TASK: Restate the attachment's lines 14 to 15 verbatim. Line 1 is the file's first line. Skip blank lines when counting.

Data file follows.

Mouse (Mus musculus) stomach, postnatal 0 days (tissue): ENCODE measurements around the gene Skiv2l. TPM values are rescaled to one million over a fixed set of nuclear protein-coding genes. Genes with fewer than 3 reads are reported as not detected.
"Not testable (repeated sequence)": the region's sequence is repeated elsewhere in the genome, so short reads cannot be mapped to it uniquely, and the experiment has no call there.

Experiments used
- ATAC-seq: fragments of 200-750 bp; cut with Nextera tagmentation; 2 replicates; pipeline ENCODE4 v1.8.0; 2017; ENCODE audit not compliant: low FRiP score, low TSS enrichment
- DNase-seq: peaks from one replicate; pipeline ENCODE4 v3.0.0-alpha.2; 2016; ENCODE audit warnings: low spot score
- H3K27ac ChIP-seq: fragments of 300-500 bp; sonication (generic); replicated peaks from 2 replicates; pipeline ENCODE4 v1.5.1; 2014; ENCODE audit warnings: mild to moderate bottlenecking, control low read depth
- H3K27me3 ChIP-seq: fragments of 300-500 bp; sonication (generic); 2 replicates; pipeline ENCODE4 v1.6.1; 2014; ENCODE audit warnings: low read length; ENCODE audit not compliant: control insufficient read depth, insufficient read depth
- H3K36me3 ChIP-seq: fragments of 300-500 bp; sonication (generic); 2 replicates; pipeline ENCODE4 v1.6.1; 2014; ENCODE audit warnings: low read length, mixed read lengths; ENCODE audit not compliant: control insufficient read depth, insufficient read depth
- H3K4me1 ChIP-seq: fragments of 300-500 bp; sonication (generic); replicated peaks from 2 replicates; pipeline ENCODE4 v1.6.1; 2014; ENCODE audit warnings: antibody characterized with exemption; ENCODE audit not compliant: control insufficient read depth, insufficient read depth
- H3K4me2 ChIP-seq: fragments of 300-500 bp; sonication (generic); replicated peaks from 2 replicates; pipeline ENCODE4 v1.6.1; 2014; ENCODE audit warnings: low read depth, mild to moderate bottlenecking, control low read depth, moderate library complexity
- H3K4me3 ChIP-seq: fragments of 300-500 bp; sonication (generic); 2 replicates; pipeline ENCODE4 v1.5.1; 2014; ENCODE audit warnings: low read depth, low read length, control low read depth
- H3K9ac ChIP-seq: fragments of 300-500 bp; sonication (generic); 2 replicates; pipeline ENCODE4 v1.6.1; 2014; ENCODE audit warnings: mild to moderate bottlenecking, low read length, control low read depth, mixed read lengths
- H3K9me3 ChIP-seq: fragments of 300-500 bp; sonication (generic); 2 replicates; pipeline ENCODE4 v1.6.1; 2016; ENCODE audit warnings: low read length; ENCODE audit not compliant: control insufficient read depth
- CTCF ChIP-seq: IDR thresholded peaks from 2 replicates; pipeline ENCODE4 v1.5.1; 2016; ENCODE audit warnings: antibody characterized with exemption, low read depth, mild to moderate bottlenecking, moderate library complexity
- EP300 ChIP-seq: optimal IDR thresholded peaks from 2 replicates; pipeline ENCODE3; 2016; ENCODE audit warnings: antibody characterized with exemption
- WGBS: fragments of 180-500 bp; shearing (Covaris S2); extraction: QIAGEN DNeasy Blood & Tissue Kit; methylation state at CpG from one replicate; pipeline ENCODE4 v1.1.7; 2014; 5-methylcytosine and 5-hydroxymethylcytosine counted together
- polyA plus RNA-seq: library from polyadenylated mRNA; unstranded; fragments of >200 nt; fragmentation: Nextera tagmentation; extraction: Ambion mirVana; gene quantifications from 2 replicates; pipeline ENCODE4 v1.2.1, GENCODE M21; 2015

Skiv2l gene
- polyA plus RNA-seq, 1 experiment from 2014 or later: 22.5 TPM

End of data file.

- CTCF ChIP-seq: IDR thresholded peaks from 2 replicates; pipeline ENCODE4 v1.5.1; 2016; ENCODE audit warnings: antibody characterized with exemption, low read depth, mild to moderate bottlenecking, moderate library complexity
- EP300 ChIP-seq: optimal IDR thresholded peaks from 2 replicates; pipeline ENCODE3; 2016; ENCODE audit warnings: antibody characterized with exemption